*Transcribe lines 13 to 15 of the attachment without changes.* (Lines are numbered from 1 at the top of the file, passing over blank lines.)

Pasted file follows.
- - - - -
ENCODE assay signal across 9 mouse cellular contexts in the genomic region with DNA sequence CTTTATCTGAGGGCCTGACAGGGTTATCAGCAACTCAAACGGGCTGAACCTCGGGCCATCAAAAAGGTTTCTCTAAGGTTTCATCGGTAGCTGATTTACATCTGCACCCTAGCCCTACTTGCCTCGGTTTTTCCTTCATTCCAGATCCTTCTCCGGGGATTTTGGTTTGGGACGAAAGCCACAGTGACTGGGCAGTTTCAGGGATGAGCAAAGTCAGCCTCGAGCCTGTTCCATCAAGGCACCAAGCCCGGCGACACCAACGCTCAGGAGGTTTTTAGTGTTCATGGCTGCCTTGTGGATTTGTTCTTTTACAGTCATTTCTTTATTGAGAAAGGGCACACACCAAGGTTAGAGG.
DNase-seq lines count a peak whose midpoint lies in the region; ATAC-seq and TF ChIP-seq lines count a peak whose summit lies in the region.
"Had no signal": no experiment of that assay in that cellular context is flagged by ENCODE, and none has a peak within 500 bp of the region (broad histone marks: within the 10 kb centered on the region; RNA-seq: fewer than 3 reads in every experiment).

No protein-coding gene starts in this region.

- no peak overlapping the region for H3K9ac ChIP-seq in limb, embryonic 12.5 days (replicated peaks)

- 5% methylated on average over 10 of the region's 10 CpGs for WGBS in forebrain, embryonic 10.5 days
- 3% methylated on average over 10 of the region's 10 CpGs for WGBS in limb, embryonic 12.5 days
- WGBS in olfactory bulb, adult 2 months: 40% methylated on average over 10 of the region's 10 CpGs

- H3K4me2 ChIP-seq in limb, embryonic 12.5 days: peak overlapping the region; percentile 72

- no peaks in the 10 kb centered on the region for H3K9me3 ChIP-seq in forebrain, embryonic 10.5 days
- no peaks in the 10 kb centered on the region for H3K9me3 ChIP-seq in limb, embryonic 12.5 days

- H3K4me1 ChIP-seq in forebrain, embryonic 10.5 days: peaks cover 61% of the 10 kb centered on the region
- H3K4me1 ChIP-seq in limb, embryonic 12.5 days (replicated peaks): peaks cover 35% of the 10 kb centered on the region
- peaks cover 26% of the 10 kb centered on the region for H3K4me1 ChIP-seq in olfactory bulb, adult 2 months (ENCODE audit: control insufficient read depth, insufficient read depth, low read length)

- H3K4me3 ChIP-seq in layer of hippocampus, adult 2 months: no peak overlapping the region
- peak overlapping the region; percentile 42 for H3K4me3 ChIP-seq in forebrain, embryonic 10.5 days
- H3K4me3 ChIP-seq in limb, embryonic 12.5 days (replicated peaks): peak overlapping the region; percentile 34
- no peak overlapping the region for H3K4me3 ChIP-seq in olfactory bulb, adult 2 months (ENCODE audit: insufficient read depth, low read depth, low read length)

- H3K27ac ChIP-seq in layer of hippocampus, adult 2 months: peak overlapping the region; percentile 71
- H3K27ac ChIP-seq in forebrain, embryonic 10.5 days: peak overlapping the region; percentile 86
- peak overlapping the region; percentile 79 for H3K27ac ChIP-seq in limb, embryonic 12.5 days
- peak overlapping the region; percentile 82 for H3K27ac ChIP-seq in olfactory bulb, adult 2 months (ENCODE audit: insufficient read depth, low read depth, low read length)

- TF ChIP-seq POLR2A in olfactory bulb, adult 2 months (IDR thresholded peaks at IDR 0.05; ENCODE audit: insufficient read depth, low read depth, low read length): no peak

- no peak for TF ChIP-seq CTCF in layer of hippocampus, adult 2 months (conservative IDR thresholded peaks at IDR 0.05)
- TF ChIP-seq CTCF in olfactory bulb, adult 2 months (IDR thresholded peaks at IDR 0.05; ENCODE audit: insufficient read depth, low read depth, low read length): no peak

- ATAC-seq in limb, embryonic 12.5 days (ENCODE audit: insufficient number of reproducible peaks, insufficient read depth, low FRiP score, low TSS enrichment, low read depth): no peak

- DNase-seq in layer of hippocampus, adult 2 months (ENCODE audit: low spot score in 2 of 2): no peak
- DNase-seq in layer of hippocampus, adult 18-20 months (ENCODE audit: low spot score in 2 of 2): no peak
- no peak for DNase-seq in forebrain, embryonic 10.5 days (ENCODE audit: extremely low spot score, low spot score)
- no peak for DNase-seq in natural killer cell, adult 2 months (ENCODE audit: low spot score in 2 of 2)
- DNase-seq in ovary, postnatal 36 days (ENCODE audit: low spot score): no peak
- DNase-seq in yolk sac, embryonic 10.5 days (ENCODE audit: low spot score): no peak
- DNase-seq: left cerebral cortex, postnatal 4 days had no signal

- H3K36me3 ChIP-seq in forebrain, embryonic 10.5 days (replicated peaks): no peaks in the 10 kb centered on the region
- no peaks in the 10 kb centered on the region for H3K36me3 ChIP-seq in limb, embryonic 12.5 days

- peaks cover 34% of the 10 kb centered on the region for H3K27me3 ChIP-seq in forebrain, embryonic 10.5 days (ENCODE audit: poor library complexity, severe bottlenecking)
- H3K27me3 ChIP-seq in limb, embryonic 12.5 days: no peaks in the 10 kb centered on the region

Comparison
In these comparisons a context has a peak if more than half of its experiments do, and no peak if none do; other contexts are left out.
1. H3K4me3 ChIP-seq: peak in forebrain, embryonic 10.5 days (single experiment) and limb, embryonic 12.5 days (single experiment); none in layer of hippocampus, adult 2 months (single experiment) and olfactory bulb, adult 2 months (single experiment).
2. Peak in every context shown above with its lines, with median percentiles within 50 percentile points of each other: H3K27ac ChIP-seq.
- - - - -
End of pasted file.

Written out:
- H3K4me1 ChIP-seq in limb, embryonic 12.5 days (replicated peaks): peaks cover 35% of the 10 kb centered on the region
- peaks cover 26% of the 10 kb centered on the region for H3K4me1 ChIP-seq in olfactory bulb, adult 2 months (ENCODE audit: control insufficient read depth, insufficient read depth, low read length)

- H3K4me3 ChIP-seq in layer of hippocampus, adult 2 months: no peak overlapping the region